Firstly I would say using the same channel is a bad idea...
I to disagree with the advice here of using 1, 5, 9, 13 however. It's not terrible advice but most home routers will be on Auto and will default to 1, 6 and 11, so best to stick with this. Also a lot of devices sold in the UK will not work on channel 13 as they have a USA configuration, so this could mean those near to a 13 point end up getting poor reception as they are forced onto a router much further away not using 13.
Around 30% of devices I've used do not see channel 13 due to restrictions worldwide on this channel. So using this is a big no-no.
Using 1, 5, 9, 13
1 overlaps with 5, 5 overlaps with 9, 9 overlaps with 13. So that in itself could be problematic.
Then add home users into the mix (as it's likely in parts of the hotel a neighbours WiFi will be seen). These will be on 1, 6 or 11.
5 will overlap with 1 and 6.
9 will overlap with 6 and 11
13 will overlap with 11.
You are much better to just use 1, 6 and 11. As none of these channels overlap with one another. Also if a neighbour has a router on 1, 6 or 11 it's actually better to use the same channel as them than an overlapping one.
E.g. neighbour on channel 1, you are better to use channel 1 than channel 2. Having a router on 1 and another router on 2 will cause more collisions in the air and retransmitting of data than having both on channel 1.
Ideally you would use channel 6 as this doesn't overlap with channel 1 at all.
Hence 1, 6 and 11 are ideal as no collisions between the channels. This is why home equipment defaults to these channels.
To sum up virtually all businesses, hotels etc in the UK will use 1, 6 and 11.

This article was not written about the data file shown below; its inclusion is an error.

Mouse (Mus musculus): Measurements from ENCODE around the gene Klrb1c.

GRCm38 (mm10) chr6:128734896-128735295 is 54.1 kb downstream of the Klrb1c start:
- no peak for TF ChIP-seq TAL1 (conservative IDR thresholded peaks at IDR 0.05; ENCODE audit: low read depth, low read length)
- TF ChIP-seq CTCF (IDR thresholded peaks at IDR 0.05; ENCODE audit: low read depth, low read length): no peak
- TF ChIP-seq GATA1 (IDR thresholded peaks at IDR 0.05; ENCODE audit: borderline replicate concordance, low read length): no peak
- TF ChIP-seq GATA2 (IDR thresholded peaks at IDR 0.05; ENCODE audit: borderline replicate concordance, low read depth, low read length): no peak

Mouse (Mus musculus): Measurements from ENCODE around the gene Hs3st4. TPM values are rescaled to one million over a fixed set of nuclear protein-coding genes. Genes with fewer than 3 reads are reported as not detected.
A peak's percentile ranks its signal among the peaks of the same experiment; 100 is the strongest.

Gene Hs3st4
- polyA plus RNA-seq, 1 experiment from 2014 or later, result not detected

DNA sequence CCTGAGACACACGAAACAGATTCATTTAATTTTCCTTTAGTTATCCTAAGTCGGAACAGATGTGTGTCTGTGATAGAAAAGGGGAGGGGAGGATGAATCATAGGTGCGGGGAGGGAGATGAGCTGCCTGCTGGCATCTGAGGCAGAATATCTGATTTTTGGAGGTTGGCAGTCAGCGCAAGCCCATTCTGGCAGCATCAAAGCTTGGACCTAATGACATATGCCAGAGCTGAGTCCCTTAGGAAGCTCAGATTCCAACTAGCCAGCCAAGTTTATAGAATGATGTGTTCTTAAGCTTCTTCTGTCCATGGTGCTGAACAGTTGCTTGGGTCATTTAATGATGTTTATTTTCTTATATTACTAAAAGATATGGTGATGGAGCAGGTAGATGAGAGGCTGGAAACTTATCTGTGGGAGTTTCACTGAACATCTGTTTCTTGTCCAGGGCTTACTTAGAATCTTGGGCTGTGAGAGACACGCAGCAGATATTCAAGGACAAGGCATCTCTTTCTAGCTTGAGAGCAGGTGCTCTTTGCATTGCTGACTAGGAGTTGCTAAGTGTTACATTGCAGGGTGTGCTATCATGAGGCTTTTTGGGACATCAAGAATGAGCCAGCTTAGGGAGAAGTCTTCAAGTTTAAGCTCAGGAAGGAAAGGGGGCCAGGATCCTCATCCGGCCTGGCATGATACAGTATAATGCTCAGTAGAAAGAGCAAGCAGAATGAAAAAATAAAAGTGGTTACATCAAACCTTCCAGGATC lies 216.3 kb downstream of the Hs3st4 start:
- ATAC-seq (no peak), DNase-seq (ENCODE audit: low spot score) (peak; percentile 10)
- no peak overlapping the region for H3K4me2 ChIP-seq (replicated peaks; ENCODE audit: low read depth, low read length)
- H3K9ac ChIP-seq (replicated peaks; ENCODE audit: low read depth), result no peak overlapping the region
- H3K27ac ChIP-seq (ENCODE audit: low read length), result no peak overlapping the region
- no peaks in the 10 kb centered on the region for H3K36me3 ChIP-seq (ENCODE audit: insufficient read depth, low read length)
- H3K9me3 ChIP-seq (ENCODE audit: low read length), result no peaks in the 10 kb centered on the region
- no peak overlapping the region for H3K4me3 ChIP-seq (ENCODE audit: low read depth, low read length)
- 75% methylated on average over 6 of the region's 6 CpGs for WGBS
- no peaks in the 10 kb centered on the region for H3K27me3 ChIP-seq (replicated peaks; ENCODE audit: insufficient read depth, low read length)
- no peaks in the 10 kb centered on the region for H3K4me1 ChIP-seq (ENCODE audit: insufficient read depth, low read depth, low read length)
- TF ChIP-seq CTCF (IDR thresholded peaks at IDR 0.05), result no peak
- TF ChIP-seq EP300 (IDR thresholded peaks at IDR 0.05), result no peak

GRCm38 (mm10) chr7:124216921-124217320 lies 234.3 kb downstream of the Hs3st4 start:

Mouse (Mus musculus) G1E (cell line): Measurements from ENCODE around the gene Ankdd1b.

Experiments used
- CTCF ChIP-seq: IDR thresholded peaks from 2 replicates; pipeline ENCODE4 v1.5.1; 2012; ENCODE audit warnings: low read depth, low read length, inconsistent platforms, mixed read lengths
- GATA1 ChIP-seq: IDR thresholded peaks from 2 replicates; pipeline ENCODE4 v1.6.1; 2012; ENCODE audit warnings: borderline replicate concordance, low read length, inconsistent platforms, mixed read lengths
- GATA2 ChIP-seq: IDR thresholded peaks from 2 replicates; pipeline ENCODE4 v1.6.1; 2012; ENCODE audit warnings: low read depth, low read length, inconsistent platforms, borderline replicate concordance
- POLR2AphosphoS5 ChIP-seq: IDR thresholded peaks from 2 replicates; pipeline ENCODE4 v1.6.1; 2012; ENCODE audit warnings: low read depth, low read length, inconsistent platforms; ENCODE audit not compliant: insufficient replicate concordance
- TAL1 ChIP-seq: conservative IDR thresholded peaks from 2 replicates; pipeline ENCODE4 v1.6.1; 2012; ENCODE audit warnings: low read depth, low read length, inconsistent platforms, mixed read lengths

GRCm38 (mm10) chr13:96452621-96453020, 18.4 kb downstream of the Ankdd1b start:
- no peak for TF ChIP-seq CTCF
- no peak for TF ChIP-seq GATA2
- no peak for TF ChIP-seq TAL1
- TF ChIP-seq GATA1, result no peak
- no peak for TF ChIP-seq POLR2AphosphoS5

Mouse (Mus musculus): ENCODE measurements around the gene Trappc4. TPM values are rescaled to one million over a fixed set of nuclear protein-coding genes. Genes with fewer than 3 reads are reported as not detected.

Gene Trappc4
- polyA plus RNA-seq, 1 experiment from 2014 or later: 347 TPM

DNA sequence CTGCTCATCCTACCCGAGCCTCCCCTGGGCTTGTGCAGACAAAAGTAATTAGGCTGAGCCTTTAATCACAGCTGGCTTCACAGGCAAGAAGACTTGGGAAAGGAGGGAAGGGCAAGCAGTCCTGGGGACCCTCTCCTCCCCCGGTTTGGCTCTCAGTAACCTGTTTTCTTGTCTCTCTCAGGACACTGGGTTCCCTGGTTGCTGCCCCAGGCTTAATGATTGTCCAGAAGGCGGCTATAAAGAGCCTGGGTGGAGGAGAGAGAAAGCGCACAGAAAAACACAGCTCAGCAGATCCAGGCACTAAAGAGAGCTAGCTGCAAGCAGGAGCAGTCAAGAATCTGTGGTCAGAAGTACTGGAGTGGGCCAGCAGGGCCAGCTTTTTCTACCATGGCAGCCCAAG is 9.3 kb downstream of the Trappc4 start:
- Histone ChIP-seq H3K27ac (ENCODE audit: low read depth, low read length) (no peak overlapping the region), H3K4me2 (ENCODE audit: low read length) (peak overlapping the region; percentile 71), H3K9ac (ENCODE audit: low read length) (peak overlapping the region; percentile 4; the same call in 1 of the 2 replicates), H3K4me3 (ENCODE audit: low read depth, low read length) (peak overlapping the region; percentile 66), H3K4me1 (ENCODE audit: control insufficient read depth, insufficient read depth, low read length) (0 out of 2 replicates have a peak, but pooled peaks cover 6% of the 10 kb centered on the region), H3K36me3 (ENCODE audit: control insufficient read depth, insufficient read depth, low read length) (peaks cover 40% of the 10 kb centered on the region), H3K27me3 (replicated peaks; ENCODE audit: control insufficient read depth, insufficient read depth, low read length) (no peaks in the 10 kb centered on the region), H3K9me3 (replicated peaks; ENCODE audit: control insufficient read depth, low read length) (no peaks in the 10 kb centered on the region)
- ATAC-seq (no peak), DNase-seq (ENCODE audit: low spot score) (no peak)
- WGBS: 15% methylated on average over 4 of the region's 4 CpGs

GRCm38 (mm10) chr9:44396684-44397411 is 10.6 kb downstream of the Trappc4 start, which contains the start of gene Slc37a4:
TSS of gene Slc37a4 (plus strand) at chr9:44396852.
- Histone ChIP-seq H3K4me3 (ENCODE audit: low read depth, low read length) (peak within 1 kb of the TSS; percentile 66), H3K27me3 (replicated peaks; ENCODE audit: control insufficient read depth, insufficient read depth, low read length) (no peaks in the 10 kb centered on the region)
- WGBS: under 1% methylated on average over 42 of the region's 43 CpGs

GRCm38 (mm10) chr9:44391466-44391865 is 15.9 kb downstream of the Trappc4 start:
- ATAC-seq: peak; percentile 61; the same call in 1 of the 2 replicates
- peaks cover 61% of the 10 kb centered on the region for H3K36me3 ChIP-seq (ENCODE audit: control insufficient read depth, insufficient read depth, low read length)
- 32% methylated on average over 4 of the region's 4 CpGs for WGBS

Assuming a straight line you would put 1st router on 1, 2nd on 6, 3rd on 11. Then back to 1, 6 and 11. This way the crosstalk will be minimal. As the 1st router on channel 1 will be a whole 2 routers distance from the 2nd on 1. So they probably wont have any crosstalk at all.
The 2nd router on channel 6 will have no crosstalk with the 1st router on channel 1 or the third router on channel 11.
Having a setup like this 1, 5, 9, 13
The 1st router will have crosstalk with the 2nd router
The 2nd router will have crosstalk with the 1st router and the 3rd router
The 3rd router will have crosstalk with the 2nd router and the 4th router
The 4th router will have crosstalk with the 3rd router.
Do you see why 1, 6 and 11 MAY work better here. It reduces the crosstalk which may or may not cause issues.
Also it prevents issues with channel 13 where a large chunk of devices are unable to see this channel.
Having them all on 6 may work ok but speeds may be severely reduced or there could be too much interference and you may just be unable to connect at all.
Edited by ukhardy07 (Thu 19-Jun-14 02:12:54)